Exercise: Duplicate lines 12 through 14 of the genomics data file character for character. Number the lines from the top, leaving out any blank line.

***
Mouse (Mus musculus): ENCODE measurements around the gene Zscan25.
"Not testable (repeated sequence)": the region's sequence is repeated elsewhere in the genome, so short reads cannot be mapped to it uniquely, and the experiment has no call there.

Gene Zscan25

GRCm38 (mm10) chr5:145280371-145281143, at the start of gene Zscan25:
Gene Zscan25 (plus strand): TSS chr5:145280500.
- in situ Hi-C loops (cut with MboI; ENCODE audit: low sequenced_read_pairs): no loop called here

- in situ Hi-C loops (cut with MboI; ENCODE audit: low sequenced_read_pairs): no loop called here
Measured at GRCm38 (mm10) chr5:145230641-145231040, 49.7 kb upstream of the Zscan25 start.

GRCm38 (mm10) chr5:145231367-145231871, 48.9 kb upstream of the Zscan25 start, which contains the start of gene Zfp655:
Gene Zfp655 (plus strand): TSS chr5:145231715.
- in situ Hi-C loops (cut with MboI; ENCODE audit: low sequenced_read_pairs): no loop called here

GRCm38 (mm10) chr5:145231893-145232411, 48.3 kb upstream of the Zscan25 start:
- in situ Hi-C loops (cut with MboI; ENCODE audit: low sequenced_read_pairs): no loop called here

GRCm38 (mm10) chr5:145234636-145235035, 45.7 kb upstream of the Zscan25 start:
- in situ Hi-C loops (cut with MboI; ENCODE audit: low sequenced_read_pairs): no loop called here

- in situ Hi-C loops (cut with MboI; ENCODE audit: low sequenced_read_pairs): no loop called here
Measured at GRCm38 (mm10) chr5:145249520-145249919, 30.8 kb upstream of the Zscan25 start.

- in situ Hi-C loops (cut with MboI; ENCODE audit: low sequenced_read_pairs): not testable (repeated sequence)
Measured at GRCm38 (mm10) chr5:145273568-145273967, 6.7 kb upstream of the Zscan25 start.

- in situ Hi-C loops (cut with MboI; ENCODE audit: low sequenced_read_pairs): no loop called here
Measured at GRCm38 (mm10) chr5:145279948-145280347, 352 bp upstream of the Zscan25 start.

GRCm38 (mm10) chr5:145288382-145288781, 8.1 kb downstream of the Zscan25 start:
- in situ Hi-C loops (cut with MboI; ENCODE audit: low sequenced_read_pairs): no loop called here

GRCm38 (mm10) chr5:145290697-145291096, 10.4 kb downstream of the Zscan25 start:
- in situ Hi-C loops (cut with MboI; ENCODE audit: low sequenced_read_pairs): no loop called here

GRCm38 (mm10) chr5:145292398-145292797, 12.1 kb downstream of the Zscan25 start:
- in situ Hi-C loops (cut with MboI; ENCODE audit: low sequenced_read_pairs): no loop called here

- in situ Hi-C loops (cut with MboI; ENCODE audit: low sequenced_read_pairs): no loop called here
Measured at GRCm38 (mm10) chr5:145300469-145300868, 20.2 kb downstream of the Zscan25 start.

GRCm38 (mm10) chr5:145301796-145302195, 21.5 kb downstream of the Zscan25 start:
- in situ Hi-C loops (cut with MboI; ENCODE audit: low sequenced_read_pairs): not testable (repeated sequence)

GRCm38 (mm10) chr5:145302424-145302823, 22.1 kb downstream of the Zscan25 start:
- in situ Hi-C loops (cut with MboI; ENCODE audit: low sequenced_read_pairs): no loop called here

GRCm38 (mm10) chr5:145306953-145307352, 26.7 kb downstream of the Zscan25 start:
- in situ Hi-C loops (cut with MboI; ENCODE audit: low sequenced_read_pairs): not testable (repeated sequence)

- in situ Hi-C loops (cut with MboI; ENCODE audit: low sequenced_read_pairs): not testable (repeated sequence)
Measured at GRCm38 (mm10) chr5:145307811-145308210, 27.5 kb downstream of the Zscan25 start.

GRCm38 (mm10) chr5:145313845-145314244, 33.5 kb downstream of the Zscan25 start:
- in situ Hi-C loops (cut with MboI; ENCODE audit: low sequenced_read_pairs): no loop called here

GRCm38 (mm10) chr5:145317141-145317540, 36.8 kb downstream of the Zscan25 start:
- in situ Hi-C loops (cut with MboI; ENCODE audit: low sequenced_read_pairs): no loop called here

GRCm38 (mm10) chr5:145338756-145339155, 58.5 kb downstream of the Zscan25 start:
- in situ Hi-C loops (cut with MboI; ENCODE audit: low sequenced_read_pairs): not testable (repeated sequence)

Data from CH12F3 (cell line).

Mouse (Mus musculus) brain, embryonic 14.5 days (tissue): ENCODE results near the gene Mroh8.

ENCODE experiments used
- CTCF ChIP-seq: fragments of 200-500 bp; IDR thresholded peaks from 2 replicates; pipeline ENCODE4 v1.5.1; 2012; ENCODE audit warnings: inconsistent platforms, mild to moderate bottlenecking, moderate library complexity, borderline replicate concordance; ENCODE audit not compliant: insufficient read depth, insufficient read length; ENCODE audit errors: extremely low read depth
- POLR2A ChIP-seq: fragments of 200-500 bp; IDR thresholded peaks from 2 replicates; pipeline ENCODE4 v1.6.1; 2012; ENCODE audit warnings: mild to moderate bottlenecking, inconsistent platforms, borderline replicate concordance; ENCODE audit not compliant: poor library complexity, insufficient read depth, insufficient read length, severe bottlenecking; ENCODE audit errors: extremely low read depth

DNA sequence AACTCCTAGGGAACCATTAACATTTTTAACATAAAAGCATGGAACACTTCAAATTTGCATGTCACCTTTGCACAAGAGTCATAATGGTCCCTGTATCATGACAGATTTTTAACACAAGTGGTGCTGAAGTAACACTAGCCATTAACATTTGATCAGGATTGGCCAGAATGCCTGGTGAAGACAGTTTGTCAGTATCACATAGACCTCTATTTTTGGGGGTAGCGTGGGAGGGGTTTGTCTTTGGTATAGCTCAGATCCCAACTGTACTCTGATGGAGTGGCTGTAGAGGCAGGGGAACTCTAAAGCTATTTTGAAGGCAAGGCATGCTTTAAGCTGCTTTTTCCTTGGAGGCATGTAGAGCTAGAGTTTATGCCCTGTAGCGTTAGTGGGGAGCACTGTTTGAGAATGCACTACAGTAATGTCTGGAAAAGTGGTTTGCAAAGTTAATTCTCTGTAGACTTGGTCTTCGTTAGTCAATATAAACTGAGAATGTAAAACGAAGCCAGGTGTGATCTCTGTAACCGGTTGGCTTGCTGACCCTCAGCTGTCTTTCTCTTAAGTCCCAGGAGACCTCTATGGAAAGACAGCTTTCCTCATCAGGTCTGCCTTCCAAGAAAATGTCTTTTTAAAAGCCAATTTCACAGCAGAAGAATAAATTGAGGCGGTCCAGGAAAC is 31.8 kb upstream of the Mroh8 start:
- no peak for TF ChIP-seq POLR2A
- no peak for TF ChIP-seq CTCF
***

GRCm38 (mm10) chr5:145231893-145232411, 48.3 kb upstream of the Zscan25 start:
- in situ Hi-C loops (cut with MboI; ENCODE audit: low sequenced_read_pairs): no loop called here

GRCm38 (mm10) chr5:145234636-145235035, 45.7 kb upstream of the Zscan25 start: